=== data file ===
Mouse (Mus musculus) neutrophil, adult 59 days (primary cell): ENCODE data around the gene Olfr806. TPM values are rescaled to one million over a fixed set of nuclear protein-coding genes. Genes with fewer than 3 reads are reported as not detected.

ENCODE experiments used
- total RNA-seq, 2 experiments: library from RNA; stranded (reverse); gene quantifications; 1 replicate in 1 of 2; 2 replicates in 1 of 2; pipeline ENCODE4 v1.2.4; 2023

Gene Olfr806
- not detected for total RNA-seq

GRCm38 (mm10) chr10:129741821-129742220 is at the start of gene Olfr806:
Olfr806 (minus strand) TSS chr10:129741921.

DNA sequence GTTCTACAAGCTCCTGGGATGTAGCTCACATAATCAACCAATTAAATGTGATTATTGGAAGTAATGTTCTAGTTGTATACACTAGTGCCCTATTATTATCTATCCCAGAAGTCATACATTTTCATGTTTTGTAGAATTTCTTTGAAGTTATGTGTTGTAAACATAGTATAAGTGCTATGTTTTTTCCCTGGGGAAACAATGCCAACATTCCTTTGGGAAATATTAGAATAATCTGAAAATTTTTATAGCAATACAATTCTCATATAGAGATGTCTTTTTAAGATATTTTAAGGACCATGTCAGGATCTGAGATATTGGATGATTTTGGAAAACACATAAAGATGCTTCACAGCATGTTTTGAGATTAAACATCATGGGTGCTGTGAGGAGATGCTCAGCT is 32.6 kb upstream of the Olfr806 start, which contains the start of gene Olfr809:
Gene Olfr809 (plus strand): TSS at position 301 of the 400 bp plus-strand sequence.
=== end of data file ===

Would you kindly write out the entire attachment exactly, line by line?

Mouse (Mus musculus) neutrophil, adult 59 days (primary cell): ENCODE data around the gene Olfr806. TPM values are rescaled to one million over a fixed set of nuclear protein-coding genes. Genes with fewer than 3 reads are reported as not detected.

ENCODE experiments used
- total RNA-seq, 2 experiments: library from RNA; stranded (reverse); gene quantifications; 1 replicate in 1 of 2; 2 replicates in 1 of 2; pipeline ENCODE4 v1.2.4; 2023

Gene Olfr806
- not detected for total RNA-seq

GRCm38 (mm10) chr10:129741821-129742220 is at the start of gene Olfr806:
Olfr806 (minus strand) TSS chr10:129741921.

DNA sequence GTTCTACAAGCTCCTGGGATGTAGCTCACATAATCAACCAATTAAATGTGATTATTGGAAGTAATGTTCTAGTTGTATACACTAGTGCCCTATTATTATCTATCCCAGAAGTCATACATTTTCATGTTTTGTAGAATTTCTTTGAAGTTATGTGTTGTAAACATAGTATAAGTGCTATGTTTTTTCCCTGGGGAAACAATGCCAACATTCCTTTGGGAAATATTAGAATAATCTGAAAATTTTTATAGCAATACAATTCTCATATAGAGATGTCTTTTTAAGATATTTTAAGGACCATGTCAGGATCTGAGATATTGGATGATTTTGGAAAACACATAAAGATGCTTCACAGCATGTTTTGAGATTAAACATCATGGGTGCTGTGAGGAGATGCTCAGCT is 32.6 kb upstream of the Olfr806 start, which contains the start of gene Olfr809:
Gene Olfr809 (plus strand): TSS at position 301 of the 400 bp plus-strand sequence.